* Posts by Charles 9

11133 posts • joined 10 Jun 2009

Asterisk RTP bug worse than first thought: Think intercepted streams

Charles 9
Silver badge

Re: Ha ha ha

(Incoming ballistic trajectory)

They'd have a point. The attack is OUTSIDE the LAN, on the greater Internet. It's not like they're using RTP to get INTO the LAN, which is why they're against having any kind of knowable structure available, not realizing the ISP can always route past the router onto your LAN in any event, as your connection rides on theirs.

1
0
Charles 9
Silver badge

Re: I have only offered voip over VPN, but my colleges overseas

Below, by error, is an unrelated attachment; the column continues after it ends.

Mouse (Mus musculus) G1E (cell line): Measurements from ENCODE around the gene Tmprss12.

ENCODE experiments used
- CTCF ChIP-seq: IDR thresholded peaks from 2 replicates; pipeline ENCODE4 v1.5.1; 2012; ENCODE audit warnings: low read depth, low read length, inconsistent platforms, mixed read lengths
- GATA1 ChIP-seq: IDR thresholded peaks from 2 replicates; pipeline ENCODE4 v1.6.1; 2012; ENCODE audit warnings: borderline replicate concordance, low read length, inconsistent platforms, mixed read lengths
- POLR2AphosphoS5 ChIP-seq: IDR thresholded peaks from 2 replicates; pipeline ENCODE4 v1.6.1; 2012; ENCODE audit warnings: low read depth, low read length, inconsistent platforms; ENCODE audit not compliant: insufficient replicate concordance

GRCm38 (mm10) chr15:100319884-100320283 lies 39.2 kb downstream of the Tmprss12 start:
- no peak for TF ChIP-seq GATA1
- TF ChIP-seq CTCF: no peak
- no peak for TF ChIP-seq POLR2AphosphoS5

But it isn't going to help much if web facing services are the ONLY way through and major money is on the line.

0
0

That virtually impossible classic compsci P vs NP problem is virtually impossible, say boffins

Charles 9
Silver badge

Re: They have failed...

The problem isn't starting from scratch, as there are relatively simple ways to do it and ensure you get a result.

The NP-complete problem is to start with a partial board and determine whether or not it's possible to complete that board. It's the existing pieces that complicate the matter since now you have the possibility of no solution and the problem specifically asks yes/no to that. This makes it impossible to use a programmatic approach since the initial layout is random. This puts it in the realm of Traveling Salesman in that the only solution is brute force, which reaches infeasible levels quickly due to its factorial complexity.

0
0
Charles 9
Silver badge

IOW, it can't be solved deterministically, which is one way to class an NP problem (NP stands for Nondeterministic Polynomial).

1
0
Charles 9
Silver badge